Whether you’re looking to step up your spring training or revitalize a lagging New Year’s resolution, personal goal setting is incredibly beneficial. It can help bring new motivation and drive to your home workouts, similar to how a personal trainer adds an element of accountability that pushes your workouts/performance to a higher level. If you’re willing to put in a little time creating and defining your goals, you can bring this same level of energy to your treadmill, elliptical and recumbent bike workouts at home. The best goal-setting techniques will include both creative and concrete strategies that help you to visualize and believe in the end result, as well as to establish a path to lead you there.
Get Creative. While setting goals can be a bit scary, defining big-picture changes that you’d like to see brings meaning to your daily actions. Think big and think long term, coming up with a vision that will challenge you. Ask yourself where you want to be in five years. Do you have a healthy weight in mind? Perhaps you’ve become a regular runner and are playing in your local intramural athletics over the winter? Or maybe your driving vision has more to do with being around longer to enjoy a healthy life with your family. Whatever your vision, your goals will be more meaningful if you take the time to make them personal. Try stating your vision in the present tense, as though it’s already happened…such as, “at my annual physical, the doctor is congratulating me on my weight loss of 40 pounds,” and then working from that statement to develop your plan. The idea here is to create a vision that gives you focus and energy when sticking to your daily plan. Lululemon’s blog offers some great tools for goal setting, including a goal-setting worksheet that you can download here.
Make it Concrete: Once you’ve put your creativity into defining a personal, long-term goal, it’s time to get concrete about the shorter-term strategies you will use to reach that goal. Try breaking your long- term goal down to a shorter-term change, such as a weight loss of 10 pounds over the next three months. Then develop a plan for reaching that goal through your daily and weekly actions. This might include packing yourself a healthy lunch four days of your week, adding in additional workouts on your home exercise equipment and/or reducing empty calories such as sugar or alcohol. You can use the SMART acronym when defining your goal…making it Specific, Measurable, Achievable, Realistic and Time-based. This will help you to prevent developing vague “goals,” such as “eat healthier,” without having a means of measuring your progress. Your job here is to come up with a plan for the frequency of your activities, a defined ending or check-in date and a little reality checking to make sure you won’t give up entirely the first time you skip a training session. For more help in creating a concrete, personal goal, check out this resource at Sparkpeople.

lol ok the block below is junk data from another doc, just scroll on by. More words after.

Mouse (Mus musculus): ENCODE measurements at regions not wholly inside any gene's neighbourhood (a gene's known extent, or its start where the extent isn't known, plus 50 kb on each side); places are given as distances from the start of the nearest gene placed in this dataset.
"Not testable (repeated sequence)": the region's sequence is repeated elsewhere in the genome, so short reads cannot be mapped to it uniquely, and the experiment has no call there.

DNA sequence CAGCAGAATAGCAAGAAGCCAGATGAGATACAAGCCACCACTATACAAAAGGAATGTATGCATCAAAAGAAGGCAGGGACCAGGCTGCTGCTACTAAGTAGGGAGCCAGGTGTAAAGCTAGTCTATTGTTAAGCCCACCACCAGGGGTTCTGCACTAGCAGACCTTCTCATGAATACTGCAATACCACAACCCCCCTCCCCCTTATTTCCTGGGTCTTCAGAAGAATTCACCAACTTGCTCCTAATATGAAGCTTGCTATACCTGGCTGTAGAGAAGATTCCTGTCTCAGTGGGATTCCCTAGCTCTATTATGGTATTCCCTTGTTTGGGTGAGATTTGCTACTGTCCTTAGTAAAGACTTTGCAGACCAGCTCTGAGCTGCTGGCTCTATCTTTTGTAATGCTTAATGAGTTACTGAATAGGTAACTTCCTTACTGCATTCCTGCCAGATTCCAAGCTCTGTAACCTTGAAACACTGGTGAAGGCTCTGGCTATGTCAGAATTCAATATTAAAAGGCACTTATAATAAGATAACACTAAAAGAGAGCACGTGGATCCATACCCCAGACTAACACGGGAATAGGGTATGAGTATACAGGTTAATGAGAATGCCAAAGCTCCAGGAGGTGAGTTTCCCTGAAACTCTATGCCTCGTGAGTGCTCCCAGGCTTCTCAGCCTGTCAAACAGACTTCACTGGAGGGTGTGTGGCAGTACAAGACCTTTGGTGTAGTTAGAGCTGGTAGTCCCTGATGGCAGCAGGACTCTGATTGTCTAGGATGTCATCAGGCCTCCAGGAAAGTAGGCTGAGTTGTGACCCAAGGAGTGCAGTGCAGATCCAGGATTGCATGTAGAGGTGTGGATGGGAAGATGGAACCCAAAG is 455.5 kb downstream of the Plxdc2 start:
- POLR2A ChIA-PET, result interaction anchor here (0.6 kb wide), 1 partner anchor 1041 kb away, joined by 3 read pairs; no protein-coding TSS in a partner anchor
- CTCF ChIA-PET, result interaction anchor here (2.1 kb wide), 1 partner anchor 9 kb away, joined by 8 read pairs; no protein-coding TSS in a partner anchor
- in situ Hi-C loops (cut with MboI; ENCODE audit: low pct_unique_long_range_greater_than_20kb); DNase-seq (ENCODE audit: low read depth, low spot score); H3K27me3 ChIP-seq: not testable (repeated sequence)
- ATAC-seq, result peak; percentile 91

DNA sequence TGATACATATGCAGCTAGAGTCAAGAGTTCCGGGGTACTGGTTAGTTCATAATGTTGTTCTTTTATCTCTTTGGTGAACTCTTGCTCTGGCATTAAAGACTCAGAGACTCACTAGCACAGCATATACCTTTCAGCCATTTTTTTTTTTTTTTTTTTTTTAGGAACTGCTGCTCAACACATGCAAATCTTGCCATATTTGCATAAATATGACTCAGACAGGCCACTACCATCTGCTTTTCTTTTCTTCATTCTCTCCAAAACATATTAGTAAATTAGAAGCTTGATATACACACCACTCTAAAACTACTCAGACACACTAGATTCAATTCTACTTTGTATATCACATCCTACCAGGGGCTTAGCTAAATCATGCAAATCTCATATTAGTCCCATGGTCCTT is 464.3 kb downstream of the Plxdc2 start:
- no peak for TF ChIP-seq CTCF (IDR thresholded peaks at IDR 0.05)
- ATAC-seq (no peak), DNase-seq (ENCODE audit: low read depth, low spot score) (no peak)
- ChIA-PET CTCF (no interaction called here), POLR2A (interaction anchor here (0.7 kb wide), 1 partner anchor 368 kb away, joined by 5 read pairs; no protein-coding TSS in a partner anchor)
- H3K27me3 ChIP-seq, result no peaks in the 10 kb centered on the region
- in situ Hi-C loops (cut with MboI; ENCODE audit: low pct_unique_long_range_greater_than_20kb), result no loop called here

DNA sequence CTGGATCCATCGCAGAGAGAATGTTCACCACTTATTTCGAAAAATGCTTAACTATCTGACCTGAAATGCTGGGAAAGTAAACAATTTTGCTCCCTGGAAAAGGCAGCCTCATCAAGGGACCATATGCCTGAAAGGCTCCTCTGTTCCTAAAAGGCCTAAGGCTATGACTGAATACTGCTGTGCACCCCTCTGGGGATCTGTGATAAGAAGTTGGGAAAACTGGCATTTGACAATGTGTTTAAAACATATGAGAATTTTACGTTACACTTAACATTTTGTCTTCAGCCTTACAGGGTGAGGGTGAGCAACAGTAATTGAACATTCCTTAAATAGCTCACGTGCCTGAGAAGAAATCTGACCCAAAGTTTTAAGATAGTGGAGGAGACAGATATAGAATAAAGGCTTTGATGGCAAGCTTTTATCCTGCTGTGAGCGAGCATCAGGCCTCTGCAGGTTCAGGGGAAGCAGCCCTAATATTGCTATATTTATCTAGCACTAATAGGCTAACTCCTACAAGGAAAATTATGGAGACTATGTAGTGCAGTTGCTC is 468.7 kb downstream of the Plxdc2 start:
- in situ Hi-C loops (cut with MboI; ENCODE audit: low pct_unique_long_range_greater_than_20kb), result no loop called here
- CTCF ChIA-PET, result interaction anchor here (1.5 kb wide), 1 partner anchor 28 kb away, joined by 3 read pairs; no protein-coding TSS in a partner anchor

Keep Your Goal Alive: Once you’ve defined your goal and developed a plan for reaching it, find a way to bring reminders of your efforts into your daily life. You can enlist the help of others by bringing in friends, family or even an online community to increase your accountability and motivation. Schedule regular check-ins so that you have a way of measuring your progress. Also, create reminders in areas you’re likely to see them to help keep you on track. This might mean changing the wallpaper on your laptop to include motivating pictures and words, taping a goal race time to your treadmill to help you stick to your training schedule, putting a goal weight on the pantry door or just keeping a photo of your family where you can see it, if being healthy for them is your goal.
Weigh In: What goal-setting tricks and techniques keep you motivated to stick to your workouts at home?